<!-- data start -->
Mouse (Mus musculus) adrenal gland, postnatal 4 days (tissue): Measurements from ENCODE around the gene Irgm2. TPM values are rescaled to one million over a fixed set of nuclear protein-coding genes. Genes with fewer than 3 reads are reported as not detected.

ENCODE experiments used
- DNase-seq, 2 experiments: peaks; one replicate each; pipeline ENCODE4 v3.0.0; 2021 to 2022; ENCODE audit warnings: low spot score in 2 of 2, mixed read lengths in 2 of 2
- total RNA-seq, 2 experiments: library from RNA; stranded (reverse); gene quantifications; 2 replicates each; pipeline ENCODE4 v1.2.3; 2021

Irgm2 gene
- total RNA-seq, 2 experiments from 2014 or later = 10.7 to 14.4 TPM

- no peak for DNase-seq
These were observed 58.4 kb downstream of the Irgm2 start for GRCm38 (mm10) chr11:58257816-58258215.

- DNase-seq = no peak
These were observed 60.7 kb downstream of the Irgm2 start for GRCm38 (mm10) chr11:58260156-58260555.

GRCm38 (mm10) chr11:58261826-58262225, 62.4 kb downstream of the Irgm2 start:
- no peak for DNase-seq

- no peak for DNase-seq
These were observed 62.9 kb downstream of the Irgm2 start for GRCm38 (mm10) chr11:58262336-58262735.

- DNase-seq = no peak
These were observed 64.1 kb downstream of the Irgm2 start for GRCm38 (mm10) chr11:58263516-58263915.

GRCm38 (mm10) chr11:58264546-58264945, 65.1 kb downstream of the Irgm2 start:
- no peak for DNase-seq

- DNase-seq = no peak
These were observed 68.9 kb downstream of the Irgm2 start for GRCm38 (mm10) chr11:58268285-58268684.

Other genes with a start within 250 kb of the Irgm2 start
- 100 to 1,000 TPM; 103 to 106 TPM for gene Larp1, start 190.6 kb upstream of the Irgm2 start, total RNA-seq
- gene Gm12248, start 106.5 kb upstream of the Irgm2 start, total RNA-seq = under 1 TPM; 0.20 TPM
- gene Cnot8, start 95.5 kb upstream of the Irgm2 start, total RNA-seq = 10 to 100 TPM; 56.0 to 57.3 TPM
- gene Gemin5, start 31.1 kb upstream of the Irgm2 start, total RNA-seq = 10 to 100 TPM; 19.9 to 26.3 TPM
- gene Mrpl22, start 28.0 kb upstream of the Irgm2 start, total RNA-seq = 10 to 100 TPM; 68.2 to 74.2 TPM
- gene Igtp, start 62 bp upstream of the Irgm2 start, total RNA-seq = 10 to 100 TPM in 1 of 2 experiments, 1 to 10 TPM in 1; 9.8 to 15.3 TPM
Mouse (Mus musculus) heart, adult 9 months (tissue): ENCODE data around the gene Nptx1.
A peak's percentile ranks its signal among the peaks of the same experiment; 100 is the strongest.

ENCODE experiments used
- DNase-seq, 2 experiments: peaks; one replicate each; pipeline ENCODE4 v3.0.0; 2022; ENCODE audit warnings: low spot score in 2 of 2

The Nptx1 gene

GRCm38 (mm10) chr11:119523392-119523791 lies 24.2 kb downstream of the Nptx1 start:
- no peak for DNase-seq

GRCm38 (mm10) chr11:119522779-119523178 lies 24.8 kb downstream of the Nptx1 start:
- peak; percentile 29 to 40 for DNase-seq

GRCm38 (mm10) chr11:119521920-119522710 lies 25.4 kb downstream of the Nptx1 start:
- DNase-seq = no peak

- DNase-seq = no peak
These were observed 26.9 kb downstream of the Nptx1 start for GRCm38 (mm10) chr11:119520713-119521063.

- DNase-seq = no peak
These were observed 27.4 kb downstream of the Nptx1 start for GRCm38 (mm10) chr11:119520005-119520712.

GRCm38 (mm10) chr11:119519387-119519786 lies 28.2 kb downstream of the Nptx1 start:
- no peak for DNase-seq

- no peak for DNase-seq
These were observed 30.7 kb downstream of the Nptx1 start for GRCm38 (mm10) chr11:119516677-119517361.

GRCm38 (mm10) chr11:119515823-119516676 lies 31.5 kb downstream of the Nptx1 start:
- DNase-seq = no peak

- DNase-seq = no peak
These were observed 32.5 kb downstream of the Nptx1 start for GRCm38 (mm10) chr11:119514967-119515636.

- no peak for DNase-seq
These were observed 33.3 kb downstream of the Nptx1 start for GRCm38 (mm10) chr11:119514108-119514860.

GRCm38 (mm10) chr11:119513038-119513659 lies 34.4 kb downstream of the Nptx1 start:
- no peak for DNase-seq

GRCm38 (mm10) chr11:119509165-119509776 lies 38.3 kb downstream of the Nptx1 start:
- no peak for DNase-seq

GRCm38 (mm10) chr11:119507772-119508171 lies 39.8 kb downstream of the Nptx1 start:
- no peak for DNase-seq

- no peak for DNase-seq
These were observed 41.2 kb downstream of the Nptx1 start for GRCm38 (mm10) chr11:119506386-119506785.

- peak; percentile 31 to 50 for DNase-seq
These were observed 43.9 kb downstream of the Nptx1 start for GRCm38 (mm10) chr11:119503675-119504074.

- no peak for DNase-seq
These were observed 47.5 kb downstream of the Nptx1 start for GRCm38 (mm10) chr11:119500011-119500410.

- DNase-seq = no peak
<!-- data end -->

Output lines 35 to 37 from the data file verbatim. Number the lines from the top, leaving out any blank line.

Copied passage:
GRCm38 (mm10) chr11:119522779-119523178 lies 24.8 kb downstream of the Nptx1 start:
- peak; percentile 29 to 40 for DNase-seq

GRCm38 (mm10) chr11:119521920-119522710 lies 25.4 kb downstream of the Nptx1 start: